A couple of months ago, we took up the question of whether it would be wise for the New York Giants to try to adjust the contract of wide receiver Victor Cruz, who has four years left on the long-term deal he signed prior to the 2013 season. Cruz's 2015 salary cap number of $8.125 million is the third-highest on the team behind those of quarterback Eli Manning and franchise player Jason Pierre-Paul. His base salary for this year is $6.15 million, but it averages $7.9 million over the following three years. Cruz missed the final 10 games of the 2014 season with a serious knee injury, and the Giants aren't sure he'll be ready to play when the 2015 season starts.
This is a tricky situation, because the Giants love Cruz and have plenty of good reason to love him. Cruz is the wide receiver who signed his big-money free-agent deal then showed up at his next training camp and asked his coaches to help him work on his downfield blocking. He's the undrafted underdog who became a superstar and still treats everyone the way he did when no one knew his name. The Giants would like nothing more than a full return to health and top-level productivity for Cruz, and they would happily pay him accordingly were those things to happen.
However, there are several reasons to wonder whether a happy ending is in the cards for Cruz and the Giants, and whether an unhappy one might be coming sooner rather than later. The emergence of Odell Beckham Jr. as a No. 1 wide receiver in his 2014 rookie season after Cruz went down is one of those reasons. The severity of the injury (torn patellar tendon) from which Cruz is recovering is another. And this recent study by NumberFire, which shows that Cruz's production was already in decline in the two years prior to 2014, offers yet another:
From NumberFire: "Cruz’s 1.01 Reception NEP (Net Expected Points) per target not only led the league in 2011 but was also the fourth-highest mark among 329 individual 70-plus catch seasons since 2000.
"And as amazing as his 2011 season was, we can see an incremental decline in efficiency over the following two seasons.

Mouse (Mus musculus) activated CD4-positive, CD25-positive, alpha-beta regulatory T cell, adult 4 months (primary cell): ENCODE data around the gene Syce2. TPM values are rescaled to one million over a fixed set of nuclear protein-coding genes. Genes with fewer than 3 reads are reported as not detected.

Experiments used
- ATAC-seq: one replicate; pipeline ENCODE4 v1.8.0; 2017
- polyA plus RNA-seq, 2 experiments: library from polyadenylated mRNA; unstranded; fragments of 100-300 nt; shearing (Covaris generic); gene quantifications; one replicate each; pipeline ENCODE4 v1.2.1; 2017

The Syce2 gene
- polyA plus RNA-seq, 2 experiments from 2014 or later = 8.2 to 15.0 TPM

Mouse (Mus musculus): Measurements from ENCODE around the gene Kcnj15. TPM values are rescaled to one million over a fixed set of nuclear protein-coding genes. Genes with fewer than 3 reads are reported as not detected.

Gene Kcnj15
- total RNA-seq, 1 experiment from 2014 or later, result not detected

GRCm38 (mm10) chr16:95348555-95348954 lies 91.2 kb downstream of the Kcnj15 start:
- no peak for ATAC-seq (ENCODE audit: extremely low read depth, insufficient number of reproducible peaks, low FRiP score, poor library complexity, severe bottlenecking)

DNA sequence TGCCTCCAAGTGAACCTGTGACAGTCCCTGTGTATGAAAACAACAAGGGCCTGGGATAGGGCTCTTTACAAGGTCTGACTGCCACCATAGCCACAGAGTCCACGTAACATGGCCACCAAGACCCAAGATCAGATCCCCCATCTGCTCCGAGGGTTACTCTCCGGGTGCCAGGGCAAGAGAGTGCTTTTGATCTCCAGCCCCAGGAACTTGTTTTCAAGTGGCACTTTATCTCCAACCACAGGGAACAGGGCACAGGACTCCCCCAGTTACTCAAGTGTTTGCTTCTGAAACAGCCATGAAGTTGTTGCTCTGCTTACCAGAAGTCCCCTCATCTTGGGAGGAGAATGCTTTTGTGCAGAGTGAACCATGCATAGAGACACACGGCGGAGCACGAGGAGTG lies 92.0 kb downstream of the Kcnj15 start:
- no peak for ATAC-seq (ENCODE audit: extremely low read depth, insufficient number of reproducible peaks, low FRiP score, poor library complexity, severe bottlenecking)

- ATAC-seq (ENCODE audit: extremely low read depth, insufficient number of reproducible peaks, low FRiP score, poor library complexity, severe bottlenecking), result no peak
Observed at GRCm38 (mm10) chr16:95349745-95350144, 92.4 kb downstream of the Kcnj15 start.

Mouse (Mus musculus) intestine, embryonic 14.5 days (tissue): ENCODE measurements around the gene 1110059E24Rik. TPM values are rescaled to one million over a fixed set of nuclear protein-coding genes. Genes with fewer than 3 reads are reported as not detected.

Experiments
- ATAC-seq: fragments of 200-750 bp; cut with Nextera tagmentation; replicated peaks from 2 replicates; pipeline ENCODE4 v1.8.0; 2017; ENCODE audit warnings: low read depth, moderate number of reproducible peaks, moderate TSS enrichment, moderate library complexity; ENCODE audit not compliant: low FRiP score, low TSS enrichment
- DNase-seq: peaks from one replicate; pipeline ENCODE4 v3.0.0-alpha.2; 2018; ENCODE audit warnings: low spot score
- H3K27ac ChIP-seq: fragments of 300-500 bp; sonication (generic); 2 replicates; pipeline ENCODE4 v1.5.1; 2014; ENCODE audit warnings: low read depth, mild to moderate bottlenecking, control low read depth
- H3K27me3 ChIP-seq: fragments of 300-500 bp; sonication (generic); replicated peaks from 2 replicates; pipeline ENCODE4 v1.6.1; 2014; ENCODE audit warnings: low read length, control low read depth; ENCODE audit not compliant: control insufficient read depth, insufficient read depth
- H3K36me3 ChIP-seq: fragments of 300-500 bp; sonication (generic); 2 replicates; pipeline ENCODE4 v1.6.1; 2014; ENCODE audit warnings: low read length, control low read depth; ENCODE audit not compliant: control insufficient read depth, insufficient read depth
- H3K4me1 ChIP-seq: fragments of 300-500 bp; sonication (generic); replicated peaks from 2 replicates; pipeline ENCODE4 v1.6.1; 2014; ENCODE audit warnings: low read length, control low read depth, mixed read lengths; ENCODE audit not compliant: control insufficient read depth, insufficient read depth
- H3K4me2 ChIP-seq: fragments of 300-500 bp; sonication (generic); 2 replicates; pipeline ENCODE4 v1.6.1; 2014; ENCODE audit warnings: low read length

"Further, in his shortened 2014 season, Cruz posted 23 receptions for a Reception NEP of 25.45. On a per-target basis (of which he had 41), he added just 0.62 Reception NEP, the same as in 2013. Similarly, his Catch Rate (receptions divided by targets) continued to drop and was just 56.10% at the time of his injury.
"Worst of all, though, his Reception Success Rate, the rate at which his receptions added positive NEP to the Giants, plummeted in his short 2014 season, and Cruz's receptions led to positive gains just 73.91% of the time in the Giants' new offense."
Now, the caveat to that final point is that "the Giants' new offense" clearly had yet to find its groove prior to Cruz's injury, and the possibility of Beckham and Cruz on the field together offers legitimate hope for Cruz's production to improve as defenses have someone even more dynamic to worry about. But when you factor in the numbers, the injury, Beckham and the extent to which Cruz's salary is scheduled to jump in 2016 and beyond, it's fair to wonder how much sense it makes for the Giants to roll with him long-term.
The Giants would save only $2.45 million against this year's cap if they cut Cruz now, and they have no reason to do so. Especially because of the injury, it wouldn't save them any real money anyway. But the cap savings jumps to $6.1 million if they cut him next offseason, and when you're dealing with numbers like that, you'd be foolish not to assess your leverage and decide whether to seek a restructure.
A lot could still depend on what happens in 2015 -- whether or when Cruz recovers, how productive he is in the second year of Ben McAdoo's offense, how he meshes with Beckham and Rueben Randle and Shane Vereen and Larry Donnell and Rashad Jennings and Andre Williams, all of the varied weapons available to the Giants on offense. This decision could be an easy one in either direction next February. But the potential is there for it to remain a tricky one, because of a lot of things that weren't yet factors when he signed that contract just two years ago.